“As we were planning our [world] trip it was not where, but HOW we would do the experience. How many museums. How many miles a day. How much money. To what level are we going to take it?” Ward says. The “plan” is this: They’ll land in New Delhi and go south along the coast to Goa, take a train back to New Delhi and bike the northern part of India, then bike to Nepal and back. They look forward to whatever’s going to happen, to happen. “When you travel like this, you never know what little town you will go through, who will stop you, what you’ll get to experience,” Jacky says. “It’s the best way to do it.”

Sat., April 13 3:30 pm

Book signing with Mike Draper of RAYGUN Come meet the author of The Midwest: God’s Gift to Planet Earth!

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411 West Water Street, downtown Decorah 563 382-8898 •


You can follow along on the peddling fun at Ward and Jacky’s blog and Jeff’s blog 1. What was the most surprising thing about your trip around the world? Jacky: For me, it seriously was this: when we left, I was really scared, worried about riding along back roads, people pulling over and stopping us and what might happen. What happened was people did stop us, but they asked us if we wanted water. They gave us food. What I feared the most turned into one of the greatest comforts: People are good. Ward: People’s willingness to take us in – afford us what they have. Even with the language barrier, they gave us everything they could. Really everyone was just so willing to give. One guy even drove past us, then turned his car around, came back, and got out. He walked over to us and gave us a bag full of something. He said, with a little English, “These are Korean donuts. You’ve never had these before.” And he was right. We hadn’t. 2. What was the most inspiring? Jacky: Well, it’s the same as the first answer, really. And just like Ward said – what I found inspiring were the people with nothing that just want to give everything.

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3. Why travel by bike? Jacky: To be honest, I’m traveling by bike until I can’t anymore. I’m traveling by bike ‘til I’m 90. It opens all kinds of doors. Sure, the part where you go slow, can take pictures, stop and smell the roses – that part is great. But the best part is that it opens the doors for people to ask, ‘What are you doing? Where are you going?’ It starts conversations and then we get to know the locals. And on a trip like this, you want to get to know the local. You trust the locals. Ward: I agree with Jacky that you are more open to have people approach you and ask questions. But for me, as we traveled I soon learned that you do not end up in towns or cities that necessarily are looking to see travelers coming through their communities. Your reception is not the same as if in a tourist city. There seemed to be a more genuine expression of their culture and how we should look at their town. By bike you are not always on the tourist route and that is what I like.

4. What do you think were the five most important things to have along (besides your bike and tent and each other, of course)? 1. Piece of plastic. This is to sit on, make food on, cover your bags in a downpour, make a windbreak, put water in to bathe. 2. Duct tape. No explanation needed 3. Tools. For bike repair and fixing other stuff for other people. 4. Air pump. So many flat tires 5. Salt and pepper and hot sauce. Rice and Pasta actually can be good with those. Additional useful things: cutting board, paper and pen, sunscreen, and a stove to boil water and cook (“But if it breaks,” Jacky says, “Just use an empty tuna can, coil cardboard into it, and then fill it with wax! Ward’s mom taught him that. She was his Den Mother.”) Useful “non-things”: Coded back-ups on personal and financial information and code words for dangerous or tense times. For Ward and Jacky: Danger = Birke; “Shut your mouth, I’ve got this!” = Mora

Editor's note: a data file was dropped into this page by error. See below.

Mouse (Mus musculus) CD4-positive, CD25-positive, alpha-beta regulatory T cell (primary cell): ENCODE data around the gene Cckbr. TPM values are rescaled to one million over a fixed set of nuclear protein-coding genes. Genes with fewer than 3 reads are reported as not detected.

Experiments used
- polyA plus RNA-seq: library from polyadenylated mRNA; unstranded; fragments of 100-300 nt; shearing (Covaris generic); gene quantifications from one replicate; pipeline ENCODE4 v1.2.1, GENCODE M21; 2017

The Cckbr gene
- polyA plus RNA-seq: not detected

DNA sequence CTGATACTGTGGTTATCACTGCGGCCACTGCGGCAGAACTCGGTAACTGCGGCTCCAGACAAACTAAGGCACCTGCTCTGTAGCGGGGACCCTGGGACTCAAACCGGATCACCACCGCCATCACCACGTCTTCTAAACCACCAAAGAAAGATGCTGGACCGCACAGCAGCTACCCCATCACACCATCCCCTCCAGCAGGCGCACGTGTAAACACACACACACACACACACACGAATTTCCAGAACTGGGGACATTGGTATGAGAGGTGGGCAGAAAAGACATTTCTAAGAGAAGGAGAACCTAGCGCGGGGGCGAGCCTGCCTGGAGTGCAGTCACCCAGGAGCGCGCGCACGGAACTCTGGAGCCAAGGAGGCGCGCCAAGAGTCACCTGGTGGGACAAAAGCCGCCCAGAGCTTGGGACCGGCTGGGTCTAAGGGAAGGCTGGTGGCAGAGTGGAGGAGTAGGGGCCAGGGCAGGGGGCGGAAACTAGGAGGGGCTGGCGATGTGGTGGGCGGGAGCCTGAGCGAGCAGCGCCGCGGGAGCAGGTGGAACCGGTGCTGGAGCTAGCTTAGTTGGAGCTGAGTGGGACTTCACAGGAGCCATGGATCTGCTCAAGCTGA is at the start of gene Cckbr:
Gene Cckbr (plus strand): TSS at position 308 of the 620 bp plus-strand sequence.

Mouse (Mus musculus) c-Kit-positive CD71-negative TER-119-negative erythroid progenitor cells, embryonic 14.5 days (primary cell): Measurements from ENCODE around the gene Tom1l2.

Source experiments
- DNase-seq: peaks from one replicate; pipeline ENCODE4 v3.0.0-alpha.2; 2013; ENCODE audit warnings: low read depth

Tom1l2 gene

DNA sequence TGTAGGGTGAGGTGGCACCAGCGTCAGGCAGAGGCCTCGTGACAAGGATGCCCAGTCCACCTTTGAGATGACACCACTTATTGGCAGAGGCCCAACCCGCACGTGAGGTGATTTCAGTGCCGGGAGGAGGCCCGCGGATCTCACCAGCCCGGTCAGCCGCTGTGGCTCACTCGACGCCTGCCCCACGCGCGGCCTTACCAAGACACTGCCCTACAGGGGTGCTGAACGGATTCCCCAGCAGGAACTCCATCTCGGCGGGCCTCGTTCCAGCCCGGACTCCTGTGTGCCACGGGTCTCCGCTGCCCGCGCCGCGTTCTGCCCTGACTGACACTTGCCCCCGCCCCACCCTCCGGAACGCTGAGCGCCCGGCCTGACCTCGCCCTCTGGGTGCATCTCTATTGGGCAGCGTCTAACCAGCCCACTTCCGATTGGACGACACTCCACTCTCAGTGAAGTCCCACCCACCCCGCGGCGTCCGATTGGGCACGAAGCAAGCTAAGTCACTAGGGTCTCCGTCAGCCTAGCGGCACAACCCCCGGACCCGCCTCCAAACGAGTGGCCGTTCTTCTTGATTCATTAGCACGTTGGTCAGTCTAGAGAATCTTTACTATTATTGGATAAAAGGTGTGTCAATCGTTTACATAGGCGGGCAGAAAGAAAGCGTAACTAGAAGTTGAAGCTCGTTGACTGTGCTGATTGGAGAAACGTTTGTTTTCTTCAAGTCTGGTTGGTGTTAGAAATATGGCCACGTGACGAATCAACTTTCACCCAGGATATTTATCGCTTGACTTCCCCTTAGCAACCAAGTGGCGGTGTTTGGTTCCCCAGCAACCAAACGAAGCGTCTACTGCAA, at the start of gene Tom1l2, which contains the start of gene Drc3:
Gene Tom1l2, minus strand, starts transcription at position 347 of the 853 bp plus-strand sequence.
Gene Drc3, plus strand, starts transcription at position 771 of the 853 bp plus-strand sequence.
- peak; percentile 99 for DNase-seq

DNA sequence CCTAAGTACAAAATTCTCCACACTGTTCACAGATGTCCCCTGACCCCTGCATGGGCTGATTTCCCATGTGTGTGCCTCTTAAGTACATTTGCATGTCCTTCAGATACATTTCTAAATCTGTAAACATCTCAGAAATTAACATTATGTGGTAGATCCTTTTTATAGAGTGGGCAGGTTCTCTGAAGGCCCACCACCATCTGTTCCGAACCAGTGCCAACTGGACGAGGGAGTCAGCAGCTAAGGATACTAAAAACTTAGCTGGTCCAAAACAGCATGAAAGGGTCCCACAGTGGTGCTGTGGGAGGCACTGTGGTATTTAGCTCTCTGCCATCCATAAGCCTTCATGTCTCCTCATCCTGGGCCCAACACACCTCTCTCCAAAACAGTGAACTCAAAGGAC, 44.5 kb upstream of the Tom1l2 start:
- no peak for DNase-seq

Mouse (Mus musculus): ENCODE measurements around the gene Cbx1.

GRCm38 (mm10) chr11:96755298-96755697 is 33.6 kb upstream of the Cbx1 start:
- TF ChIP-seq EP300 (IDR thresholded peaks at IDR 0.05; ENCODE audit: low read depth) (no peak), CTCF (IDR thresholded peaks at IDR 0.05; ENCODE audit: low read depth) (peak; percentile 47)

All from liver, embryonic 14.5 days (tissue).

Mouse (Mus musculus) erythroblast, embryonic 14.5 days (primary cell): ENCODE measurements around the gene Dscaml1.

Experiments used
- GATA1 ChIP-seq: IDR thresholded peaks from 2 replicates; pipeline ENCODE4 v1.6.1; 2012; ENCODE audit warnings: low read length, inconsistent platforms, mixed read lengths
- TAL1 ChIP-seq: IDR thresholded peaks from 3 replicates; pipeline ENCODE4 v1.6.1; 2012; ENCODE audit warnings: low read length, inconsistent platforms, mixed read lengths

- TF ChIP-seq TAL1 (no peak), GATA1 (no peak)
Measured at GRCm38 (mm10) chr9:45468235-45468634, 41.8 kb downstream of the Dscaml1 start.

5. What do you say to people who say “I could never do that!”? Jacky: Anytime you want to do a trip – any exploration – overseas, in the US, even in Iowa – it’s great! What we did was a trip we wanted to do, but it doesn’t make it any different from that six-month trip you took, or that two-week trip you’re planning. It’s all good. It’s all about getting out and experiencing something new. Ward: Our trip was not a competition where there are people more fit and talented that could have accomplished the same thing. Our trip was a goal of experiencing the world on its terms. We had to adjust our terms as how we would engage all of the cultural nuances. It was hard for me to always be as the Argentineans and the Spaniards. Time moves pretty slow. The toilets of the world also are not for everyone. Not taking a shower for five days would be tough for a lot of people as well. Also the daily food of rice and pasta and pasta and rice would have a lot of people not join the adventure. But as Jacky also said everyone experiences things differently and it is your trip and your experience – we should all embrace that. Aryn Henning Nichols loves hearing stories about world travels. In her lifetime, she hopes to visit many more countries than her current seven (the photo at left is from Cambodia circa 2005). Better get “planning”!